I was originally going to give this the title "Turkey jumps on the repatriation bandwagon", but they seem to have been at it for a while, so I don't think that's quite right -- we do know that they've been trying to recover 'Schliemann's hoard' (or whatever it's called today) from the Pushkin Museum and the Altar of Pergamon from Berlin, with little success. But now a piece in Today's Zaman suggests that Turkey is after more than that but is having somewhat less-than-spectacular success (or is still negotiating). We hear, e.g., that Turkey is negotiating with the Boston Museum of Fine Arts for the return of the Hercules Resting statue (part of which is on loan to the Antalya Museum ... interesting). Dumbarton Oaks and the Getty are also said to have items "smuggled" out of Turkey. Several other museums in Europe and the usual attempts to stop auctions at Sotheby's and Christie's are also mentioned. What seems remarkable in this, though, is their apparent lack of success. Here's the concluding bit:

Turkey has been trying to find and recover smuggled items and artifacts, but it fails to attract support from other countries. For instance, attempts have been made to recover coins seized at Stansted Airport in England. Another motion of request was sent to the German authorities to ask for the return of 1,100 historical pieces seized in a Turkish citizen’s house in Germany; however, the German authorities failed to extend judicial assistance.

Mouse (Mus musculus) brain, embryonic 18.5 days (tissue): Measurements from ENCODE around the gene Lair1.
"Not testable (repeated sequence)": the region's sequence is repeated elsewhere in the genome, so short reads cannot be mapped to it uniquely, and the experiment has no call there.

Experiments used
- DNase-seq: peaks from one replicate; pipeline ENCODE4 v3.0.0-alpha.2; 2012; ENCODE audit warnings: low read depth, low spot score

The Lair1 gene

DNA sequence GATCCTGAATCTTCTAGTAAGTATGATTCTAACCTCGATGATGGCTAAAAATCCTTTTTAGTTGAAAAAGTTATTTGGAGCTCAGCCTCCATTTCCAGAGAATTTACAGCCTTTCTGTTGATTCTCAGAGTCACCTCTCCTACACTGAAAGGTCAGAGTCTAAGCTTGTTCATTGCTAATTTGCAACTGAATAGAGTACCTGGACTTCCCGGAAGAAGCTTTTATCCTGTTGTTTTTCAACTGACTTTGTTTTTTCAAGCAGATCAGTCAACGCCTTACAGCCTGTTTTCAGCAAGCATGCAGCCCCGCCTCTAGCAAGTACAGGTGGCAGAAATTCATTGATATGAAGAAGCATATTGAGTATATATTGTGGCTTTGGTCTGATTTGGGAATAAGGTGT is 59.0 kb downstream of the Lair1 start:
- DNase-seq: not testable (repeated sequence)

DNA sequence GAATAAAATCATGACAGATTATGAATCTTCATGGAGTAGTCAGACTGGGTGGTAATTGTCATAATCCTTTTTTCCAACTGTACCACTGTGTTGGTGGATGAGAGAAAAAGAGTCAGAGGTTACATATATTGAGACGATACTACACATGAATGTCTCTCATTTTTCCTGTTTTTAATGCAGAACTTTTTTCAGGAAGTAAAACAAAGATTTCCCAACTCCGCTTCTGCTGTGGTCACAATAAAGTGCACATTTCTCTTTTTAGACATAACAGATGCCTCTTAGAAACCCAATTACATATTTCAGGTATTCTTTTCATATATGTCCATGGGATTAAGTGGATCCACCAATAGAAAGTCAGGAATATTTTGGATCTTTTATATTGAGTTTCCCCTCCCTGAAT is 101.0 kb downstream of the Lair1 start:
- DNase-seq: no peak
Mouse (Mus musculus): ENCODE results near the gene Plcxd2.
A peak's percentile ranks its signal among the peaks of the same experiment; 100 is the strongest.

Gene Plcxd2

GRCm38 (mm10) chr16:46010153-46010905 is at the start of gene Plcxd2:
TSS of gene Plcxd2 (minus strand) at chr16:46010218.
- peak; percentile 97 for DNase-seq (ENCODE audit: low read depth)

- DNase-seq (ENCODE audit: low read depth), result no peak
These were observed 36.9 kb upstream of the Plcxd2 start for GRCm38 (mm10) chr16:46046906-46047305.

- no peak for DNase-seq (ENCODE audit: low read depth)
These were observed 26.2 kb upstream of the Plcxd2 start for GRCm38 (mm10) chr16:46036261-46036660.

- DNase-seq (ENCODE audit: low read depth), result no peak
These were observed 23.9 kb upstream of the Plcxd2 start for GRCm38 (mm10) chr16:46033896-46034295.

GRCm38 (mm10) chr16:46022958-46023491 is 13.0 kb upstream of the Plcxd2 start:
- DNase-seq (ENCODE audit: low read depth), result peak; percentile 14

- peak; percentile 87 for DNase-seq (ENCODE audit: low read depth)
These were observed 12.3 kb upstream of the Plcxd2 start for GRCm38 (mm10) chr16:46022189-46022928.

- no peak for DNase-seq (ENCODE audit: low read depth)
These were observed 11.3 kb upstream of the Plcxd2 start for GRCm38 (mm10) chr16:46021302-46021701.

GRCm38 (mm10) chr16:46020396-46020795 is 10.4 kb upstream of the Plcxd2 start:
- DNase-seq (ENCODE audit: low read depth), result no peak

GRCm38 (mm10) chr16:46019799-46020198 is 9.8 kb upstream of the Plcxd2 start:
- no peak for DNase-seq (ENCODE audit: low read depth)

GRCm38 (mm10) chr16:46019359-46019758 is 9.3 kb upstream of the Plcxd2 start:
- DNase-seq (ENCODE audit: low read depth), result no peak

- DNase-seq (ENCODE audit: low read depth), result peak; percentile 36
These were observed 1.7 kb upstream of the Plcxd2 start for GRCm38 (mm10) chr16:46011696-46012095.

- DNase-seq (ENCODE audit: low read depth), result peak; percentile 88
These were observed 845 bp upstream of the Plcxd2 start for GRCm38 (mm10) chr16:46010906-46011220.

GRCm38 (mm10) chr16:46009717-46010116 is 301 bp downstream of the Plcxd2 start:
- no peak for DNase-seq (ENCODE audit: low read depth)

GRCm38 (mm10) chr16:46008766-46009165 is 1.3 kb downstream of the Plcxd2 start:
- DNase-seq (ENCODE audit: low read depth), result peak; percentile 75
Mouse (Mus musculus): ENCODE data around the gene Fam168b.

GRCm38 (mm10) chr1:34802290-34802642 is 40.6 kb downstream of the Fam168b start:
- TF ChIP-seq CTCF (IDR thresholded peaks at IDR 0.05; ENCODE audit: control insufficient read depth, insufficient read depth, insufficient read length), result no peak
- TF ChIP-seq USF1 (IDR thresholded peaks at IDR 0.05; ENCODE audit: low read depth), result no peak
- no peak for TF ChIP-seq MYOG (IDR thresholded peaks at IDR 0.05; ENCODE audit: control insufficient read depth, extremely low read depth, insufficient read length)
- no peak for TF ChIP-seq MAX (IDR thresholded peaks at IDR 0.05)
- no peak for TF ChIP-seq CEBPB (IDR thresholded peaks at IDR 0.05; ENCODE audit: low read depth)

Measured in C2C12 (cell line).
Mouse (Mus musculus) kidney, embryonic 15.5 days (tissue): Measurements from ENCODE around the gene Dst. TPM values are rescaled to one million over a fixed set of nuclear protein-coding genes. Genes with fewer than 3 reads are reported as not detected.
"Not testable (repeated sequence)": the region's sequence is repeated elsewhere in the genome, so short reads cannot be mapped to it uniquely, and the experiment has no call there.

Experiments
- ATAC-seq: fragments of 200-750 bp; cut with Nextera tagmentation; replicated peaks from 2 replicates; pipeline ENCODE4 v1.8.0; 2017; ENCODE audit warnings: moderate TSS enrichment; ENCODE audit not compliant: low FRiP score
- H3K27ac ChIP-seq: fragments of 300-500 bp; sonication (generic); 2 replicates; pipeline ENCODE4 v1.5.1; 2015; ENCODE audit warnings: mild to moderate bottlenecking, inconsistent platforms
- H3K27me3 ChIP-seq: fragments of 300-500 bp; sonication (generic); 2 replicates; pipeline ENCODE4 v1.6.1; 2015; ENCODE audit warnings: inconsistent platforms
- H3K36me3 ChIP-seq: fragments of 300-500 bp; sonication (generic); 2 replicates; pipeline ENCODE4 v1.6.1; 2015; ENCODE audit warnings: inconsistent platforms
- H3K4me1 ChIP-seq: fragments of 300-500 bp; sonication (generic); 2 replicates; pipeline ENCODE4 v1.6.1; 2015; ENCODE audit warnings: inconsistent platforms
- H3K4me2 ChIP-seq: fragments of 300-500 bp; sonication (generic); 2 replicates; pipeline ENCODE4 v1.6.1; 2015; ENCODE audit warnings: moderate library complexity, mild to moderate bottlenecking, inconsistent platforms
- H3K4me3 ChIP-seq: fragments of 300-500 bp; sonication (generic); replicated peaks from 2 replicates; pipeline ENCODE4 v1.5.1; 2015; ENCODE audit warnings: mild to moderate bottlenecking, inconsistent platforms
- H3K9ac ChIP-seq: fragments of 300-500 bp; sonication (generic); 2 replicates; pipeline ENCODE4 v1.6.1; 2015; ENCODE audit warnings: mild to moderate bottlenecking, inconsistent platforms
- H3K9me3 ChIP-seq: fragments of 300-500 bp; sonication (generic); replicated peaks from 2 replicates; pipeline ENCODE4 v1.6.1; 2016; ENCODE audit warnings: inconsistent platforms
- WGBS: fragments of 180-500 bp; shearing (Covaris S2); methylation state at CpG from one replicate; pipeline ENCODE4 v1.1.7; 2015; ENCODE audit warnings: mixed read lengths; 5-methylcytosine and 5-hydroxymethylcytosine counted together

Russian authorities have refused to return two silver crosses and gold bracelets from the Byzantine era, smuggled from Turkey and seized in Russia two years ago, asserting that these items were handed over to the current owners.

Speaking to the Anatolia news agency yesterday, Culture and Tourism Minister Ertuğrul Günay said they have been tracking down the historical artifacts smuggled from Anatolia to foreign countries. “We have been following auctions, and we asked for support from the Foreign Ministry and other relevant institutions on this matter,” Günay said. “We have stopped some auctions. There have been some returns. These include some important items, but right now, I can’t share the details with the press. Hopefully I will in the future.”

Noting that he got upset when paying a visit to a museum in a foreign country, Günay further said: “You notice that a huge monument and part of a grave stands right at the center of another museum. I was about to sob recently at the British Museum when noticing that all these artifacts were smuggled from our country and exhibited there.”

I wonder what's up with the 'secrecy' ... I also wonder about the rather-too-easy use of the term "smuggled" in regards to things like Pergamon Altar ...

Smuggled Turkish artifacts adorn world museums (Today's Zaman)